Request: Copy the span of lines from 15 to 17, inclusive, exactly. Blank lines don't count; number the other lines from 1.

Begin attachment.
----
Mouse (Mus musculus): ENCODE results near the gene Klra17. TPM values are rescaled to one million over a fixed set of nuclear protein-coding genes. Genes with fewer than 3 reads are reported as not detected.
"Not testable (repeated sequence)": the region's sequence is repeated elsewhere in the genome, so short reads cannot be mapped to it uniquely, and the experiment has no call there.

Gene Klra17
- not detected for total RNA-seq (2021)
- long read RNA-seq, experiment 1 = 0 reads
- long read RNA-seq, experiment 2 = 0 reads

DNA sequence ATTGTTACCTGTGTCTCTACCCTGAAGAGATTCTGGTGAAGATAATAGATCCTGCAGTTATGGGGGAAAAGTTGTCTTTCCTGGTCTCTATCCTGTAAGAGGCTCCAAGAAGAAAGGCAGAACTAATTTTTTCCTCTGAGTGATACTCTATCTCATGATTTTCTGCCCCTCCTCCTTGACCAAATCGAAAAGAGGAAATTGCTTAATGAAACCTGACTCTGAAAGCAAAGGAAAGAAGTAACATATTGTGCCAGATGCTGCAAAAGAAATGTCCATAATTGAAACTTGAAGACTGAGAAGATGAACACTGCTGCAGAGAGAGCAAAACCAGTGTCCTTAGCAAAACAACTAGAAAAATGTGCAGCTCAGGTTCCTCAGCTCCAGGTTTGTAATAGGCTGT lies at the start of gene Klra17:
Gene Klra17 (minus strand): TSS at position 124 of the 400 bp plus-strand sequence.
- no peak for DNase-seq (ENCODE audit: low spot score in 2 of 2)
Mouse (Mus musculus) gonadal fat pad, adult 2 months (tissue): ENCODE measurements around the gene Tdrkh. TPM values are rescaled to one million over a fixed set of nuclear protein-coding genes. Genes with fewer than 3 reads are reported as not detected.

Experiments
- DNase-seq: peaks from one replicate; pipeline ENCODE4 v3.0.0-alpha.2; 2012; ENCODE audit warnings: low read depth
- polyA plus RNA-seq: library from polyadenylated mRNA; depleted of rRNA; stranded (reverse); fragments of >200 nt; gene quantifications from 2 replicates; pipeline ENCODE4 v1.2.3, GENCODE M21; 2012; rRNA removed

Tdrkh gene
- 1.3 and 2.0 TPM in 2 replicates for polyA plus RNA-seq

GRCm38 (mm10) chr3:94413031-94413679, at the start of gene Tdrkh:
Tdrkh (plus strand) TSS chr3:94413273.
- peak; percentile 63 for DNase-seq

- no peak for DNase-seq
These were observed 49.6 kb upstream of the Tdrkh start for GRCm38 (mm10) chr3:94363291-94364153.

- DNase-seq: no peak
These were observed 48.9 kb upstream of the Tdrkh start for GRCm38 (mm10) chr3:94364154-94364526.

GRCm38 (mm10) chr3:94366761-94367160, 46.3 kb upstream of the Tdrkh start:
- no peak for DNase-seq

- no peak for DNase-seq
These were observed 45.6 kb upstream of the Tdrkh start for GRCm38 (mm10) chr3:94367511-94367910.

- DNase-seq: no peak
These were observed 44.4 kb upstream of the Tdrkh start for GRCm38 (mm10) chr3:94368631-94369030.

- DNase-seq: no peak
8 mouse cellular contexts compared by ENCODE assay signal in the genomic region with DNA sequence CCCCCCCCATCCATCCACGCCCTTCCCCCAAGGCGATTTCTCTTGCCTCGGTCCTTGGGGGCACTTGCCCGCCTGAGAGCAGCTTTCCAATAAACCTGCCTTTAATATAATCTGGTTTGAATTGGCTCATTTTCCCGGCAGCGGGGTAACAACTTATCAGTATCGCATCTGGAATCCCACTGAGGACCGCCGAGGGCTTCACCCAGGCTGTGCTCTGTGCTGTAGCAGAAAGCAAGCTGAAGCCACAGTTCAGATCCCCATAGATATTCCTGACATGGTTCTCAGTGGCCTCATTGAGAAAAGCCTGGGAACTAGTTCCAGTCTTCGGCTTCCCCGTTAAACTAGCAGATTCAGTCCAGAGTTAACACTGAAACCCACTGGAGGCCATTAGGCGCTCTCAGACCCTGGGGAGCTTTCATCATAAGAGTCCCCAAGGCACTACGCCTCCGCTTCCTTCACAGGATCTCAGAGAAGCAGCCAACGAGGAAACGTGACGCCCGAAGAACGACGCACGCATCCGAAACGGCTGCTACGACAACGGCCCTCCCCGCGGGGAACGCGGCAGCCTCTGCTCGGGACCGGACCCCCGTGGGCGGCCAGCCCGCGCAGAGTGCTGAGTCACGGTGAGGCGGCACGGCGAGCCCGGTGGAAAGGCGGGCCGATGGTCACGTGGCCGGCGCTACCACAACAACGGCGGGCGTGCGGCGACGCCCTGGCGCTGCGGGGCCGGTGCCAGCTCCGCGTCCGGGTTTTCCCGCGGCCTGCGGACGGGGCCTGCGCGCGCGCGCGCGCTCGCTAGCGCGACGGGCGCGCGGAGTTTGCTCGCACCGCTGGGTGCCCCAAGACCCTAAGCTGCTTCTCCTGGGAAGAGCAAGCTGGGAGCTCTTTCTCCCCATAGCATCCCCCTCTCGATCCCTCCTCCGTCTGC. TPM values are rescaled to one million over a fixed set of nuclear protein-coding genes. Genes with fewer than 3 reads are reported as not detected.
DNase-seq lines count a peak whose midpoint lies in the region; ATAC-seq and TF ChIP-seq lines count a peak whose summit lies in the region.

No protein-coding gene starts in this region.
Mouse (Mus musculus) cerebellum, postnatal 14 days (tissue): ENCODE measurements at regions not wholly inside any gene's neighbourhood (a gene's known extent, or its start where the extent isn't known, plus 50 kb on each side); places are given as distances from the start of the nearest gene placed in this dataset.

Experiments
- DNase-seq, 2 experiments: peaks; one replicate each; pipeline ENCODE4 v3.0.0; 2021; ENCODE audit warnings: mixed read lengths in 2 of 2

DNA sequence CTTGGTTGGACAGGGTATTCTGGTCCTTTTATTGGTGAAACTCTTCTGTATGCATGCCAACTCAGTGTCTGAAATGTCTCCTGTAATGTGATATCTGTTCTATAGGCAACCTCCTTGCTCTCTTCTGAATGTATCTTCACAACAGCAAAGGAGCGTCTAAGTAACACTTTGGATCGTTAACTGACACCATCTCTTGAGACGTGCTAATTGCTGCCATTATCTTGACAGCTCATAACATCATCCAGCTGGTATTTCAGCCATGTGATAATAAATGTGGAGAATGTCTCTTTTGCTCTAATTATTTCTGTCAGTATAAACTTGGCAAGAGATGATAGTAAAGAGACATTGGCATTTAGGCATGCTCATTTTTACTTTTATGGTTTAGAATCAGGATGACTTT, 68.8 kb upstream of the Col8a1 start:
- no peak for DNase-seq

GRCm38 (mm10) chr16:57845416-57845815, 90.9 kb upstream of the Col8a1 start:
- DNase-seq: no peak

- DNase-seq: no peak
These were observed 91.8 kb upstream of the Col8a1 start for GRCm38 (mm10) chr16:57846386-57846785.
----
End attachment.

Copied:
- 1.3 and 2.0 TPM in 2 replicates for polyA plus RNA-seq

GRCm38 (mm10) chr3:94413031-94413679, at the start of gene Tdrkh:
Tdrkh (plus strand) TSS chr3:94413273.